This is all an entirely avoidable mess.

Rule 27 provides that where cases are transferred to the Upper Tribunal then the Court will notify the parties in writing and will give directions as to the future conduct of the proceedings.

Included and excluded immigration judicial reviews

The Lord Chief Justice has issued a new Practice Direction under section 18(6) of Tribunals, Courts and Enforcement Act 2007 to specify that the following types of case may be transferrable into the Upper Tribunal:

i. a decision made under the Immigration Acts … or any instrument having effect (whether wholly or partly) under an enactment within the Immigration Acts, or otherwise relating to leave to enter or remain in the united Kingdom outside the immigration rules; or
ii. a decision of the Immigration and Asylum Chamber of the First-tier Tribunal, from which no appeal lies to the Upper Tribunal

The following broad classes of case will continue to be heard in the High Court, however:

  • Challenges to validity of legislation including immigration rules and including applications for declarations of incompatibility under s.4 of the Human Rights Act 1998
  • Challenges to lawfulness of detention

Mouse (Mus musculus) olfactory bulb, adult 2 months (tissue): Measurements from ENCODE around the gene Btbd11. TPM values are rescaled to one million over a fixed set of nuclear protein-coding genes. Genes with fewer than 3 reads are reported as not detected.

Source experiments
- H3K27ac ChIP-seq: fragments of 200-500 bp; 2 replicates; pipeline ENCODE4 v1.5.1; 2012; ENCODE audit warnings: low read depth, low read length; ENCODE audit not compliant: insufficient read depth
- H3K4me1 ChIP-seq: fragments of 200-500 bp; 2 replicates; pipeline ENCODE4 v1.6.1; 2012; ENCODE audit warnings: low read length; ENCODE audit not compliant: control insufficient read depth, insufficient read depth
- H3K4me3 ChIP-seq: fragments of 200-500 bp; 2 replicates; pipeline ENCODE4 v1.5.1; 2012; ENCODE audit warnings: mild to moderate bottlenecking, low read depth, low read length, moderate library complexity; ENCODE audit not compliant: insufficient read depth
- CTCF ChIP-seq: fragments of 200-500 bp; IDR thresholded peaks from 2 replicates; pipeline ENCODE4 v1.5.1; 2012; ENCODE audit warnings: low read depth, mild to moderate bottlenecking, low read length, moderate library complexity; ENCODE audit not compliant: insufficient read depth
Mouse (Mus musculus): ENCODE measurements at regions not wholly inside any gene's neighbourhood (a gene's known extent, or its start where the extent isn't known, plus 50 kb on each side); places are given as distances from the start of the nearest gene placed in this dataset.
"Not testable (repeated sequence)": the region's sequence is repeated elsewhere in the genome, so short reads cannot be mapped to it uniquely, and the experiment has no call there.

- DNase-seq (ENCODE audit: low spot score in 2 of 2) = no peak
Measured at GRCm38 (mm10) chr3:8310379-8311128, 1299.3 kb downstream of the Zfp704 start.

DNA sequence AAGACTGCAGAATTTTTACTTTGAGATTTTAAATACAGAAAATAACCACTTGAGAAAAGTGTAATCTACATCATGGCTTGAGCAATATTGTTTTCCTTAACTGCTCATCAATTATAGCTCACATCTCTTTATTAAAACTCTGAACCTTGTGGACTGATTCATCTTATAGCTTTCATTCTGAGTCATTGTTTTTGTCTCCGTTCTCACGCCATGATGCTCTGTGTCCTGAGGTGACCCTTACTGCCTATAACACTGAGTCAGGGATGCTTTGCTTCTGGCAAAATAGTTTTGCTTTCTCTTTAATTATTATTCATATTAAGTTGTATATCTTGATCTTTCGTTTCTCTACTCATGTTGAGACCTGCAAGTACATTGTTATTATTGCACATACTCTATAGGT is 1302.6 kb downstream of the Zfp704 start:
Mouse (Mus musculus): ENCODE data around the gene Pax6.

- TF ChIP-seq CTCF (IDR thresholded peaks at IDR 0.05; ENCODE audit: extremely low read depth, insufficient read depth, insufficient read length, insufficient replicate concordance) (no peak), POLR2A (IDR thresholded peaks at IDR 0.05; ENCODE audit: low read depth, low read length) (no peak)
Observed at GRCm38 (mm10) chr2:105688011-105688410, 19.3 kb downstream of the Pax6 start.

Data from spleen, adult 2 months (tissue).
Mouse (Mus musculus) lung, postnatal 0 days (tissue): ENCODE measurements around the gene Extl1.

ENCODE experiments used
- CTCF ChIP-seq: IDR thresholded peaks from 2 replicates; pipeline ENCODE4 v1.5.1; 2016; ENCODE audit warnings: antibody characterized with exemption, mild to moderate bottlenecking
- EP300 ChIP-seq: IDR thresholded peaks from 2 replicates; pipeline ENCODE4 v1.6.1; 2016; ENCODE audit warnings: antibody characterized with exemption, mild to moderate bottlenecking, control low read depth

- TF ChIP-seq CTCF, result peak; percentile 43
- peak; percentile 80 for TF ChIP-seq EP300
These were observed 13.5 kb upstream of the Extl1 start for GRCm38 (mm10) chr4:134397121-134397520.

• Challenges regarding inclusion of sponsors on the register of sponsors
  • Nationality law and citizenship challenges
  • Welfare support challenges
  • Challenges to decisions of the Upper Tribunal or SIAC

There are some uncertainties. For example, it very much appears that cases that challenge an EU free movement or citizenship decision, whether under the Immigration (EEA) Regulations 2006 or not, fall outside the scope of transfer. They are not decisions made under the Immigration Acts nor do they relate to leave to enter or remain. The EEA regulations are made primarily under the European Communities Act 1972 and section 7 of the Immigration Act 1988 excludes EEA nationals from the requirement to hold leave if exercising Treaty rights.

I’m acting in a judicial review of inordinate delay in a Zambrano situation and we’ve opted to lodge in the High Court for this reason.

I’m also acting in a case that involves an excluded type of challenge to a sponsorship licence decision. It was lodged before November and to my surprise the Upper Tribunal has just granted permission. My surprise isn’t at the grant of permission (it is a very strong case, of course) but that the case has been transferred despite the practice direction. It looks like the permission grant is ineffective and the case will need to be sent back to the High Court.

Payment of fees and striking out of cases